Kedai Jalanan is a new community project initiated by my good friend Lin Idrus, comprising a pop-up store offering pre-loved clothing and household items FOC to the homeless and urban poor, and a CV-writing service to help our clients seek better employment. It is currently being coordinated by the student volunteers of Universiti Malaya's Gender Studies Unit, led by Lin, and assisted by Lin's friends, of whom I am one, who have experience and interest in community service projects, particularly those involving the homeless and marginalised.
We collected and sorted through preloved clothes, bags, kitchenware (particularly food and beverage storage containers), mats, towels and blankets, as well as unused hotel and sample-sized toiletries. This is a good way of encouraging donors to declutter and share their resources, and of bringing the said resources directly to the beneficiaries, instead of through intermediary organisations. Most of the clothes donated to recycling centres end up in clothing recycling factories that ship the wearable clothes to impoverished countries for sale in thrift stores, and convert the rest into industrial rags, so very few of the donated clothes ever reach local beneficiaries.
A pop-up store would also afford our street clients more dignity. The clothes are hung up and displayed neatly just like in a real store, and not left in piles and garbage bags on the ground for our street clients to rummage through. I loved this idea from the start and discussed it earnestly with Lin on Facebook prior to the launch of the project.
Lin describes us as her project advisors but really, we're pretty useless ;) She did all the hard work herself and just came to us for feedback ;)
Students attending to our street clients who queued up for clothes and other practical items.
Lots of student volunteers helping out. They even collected lots of reusable shopping bags to use so that we didn't have to give out plastic bags.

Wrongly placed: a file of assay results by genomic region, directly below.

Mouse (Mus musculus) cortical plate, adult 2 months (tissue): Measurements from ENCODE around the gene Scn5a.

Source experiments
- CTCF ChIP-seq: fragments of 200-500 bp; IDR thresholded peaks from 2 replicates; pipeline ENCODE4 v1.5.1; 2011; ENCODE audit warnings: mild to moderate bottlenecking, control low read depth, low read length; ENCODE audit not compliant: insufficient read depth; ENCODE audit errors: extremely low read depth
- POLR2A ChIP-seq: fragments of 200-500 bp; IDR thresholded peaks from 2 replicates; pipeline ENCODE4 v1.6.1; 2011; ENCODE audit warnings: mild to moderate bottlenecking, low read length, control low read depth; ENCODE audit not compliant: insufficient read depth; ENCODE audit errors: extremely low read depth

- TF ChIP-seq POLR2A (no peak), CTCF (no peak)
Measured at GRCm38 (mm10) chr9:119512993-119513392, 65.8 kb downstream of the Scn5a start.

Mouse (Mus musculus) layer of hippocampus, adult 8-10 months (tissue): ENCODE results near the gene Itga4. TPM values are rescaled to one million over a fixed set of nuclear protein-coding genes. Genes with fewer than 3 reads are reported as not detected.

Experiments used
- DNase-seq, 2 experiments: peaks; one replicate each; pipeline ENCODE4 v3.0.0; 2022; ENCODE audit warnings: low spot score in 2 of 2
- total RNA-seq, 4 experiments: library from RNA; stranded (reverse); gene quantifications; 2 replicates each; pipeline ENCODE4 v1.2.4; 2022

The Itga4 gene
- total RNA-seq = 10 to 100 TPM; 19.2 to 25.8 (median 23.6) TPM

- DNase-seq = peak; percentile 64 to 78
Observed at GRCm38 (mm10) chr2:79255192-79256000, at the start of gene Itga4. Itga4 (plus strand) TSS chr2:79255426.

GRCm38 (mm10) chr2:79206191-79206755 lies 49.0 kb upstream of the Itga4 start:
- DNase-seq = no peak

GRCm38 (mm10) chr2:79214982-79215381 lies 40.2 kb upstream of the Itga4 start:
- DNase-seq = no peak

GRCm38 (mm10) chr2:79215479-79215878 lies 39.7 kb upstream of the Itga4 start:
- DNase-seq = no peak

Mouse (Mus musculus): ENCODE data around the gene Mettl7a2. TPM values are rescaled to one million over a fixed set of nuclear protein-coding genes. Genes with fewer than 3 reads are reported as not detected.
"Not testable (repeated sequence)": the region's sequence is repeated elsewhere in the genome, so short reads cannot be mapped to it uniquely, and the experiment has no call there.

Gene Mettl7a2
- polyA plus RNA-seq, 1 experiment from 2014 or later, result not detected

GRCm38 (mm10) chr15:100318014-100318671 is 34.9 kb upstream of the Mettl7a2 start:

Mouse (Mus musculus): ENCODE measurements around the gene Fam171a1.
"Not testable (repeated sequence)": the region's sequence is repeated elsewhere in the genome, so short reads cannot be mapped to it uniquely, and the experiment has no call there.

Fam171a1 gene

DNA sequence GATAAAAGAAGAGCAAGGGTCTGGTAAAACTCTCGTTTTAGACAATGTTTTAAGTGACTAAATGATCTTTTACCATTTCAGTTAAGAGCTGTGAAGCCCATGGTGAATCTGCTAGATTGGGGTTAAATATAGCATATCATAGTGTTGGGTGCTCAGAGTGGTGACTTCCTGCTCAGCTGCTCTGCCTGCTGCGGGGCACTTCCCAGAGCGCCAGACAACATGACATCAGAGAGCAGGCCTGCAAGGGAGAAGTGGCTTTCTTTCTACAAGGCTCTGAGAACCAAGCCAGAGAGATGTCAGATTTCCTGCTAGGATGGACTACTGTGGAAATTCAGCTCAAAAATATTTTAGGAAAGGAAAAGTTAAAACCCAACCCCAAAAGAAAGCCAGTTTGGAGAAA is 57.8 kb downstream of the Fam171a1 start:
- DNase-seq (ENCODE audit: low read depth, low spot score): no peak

Cutest chalkboard sign ever.
Student volunteers helping out with the CV writing service. I'm useless ;) I just prepared and printed the forms and gave the students a very dubious impromptu briefing and left the rest up to them ;)
We asked donors for unused packs of personal hygiene items that one gets from hotels and airlines to give away at our pop-up store.
Our street friends waiting for dinner to be served by Dapur Jalanan outside Kuala Lumpur's first post office in Jalan Panggung. When I attended law school in this area, this beautiful heritage building was in disrepair. I am glad they've fixed it up and converted it into a quaint little cafe now.
Student volunteers chatting with one of our street clients :)
I thought I was OCD but Serina and Shekin take the prize for sorting and rearranging the clothes hangers by colour and type.
Debriefing session by our caring and inimitable Dr. Rusaslina Idrus ;)
Group photo of Lin and her student volunteers. Good job, guys!
The five of us -- Lin, Serina, Shekin, Aravind and me -- decided to adjourn to a nearby cafe for tea after packing and tidying up. We chose the Malaya-Hainan Cafe at the corner of Jalan Panggung for several reasons. It used to be in utter ruins, and I wanted to see what it looks like after restoration. Also, it used to be the first post office in Kuala Lumpur, and we hoped the cafe had preserved at least some of the original architectural and design features. And most importantly, Lin informed us that the people who manage/operate the cafe are very supportive of Dapur Jalanan and allow the soup kitchen to connect to their water supply for their food distribution and washing up operations.
It was the right choice. The cafe has an authentic and tranquil charm about it.
Artwork and framed articles of historical interest adorn the walls.
They have retained/restored/replicated some of the original office doors, partitions, counters and signage of the old Post Office.
The cafe serves authentic local food, and I had this yummy ice kacang, which seemed to be 80% fixings (beans, chendol, syrup etc) and 20% shaved ice. Worth every cent paid.
Right before leaving to pick up the keys to my apartment, I snapped a photo of this shophouse in Jalan Panggung because I love the classic Art Deco facade and roof. Isn't this simply gorgeous? I wonder how many people walk past this building daily without realising its architectural, cultural and historical significance.
Just an anecdote to end this blogpost with:
One of the clients at our CV-writing booth is a young man who declared with much earnestness and sincerity that he is trying to save up enough capital to set up a small business that will employ only the homeless.
"Only when you've been down there will you realise how hard life on the streets is, how powerless you can feel sometimes, and how often you face rejection from those who have never fallen on hard times like we have."
And I am reminded once again how easy it is for the wealthy to make grand pledges and donations to charity, but how much purer and more magnanimous these acts and pledges are when they come from those who have so little themselves. Thank you, brother, for reminding me once again why I do what I do every weekend.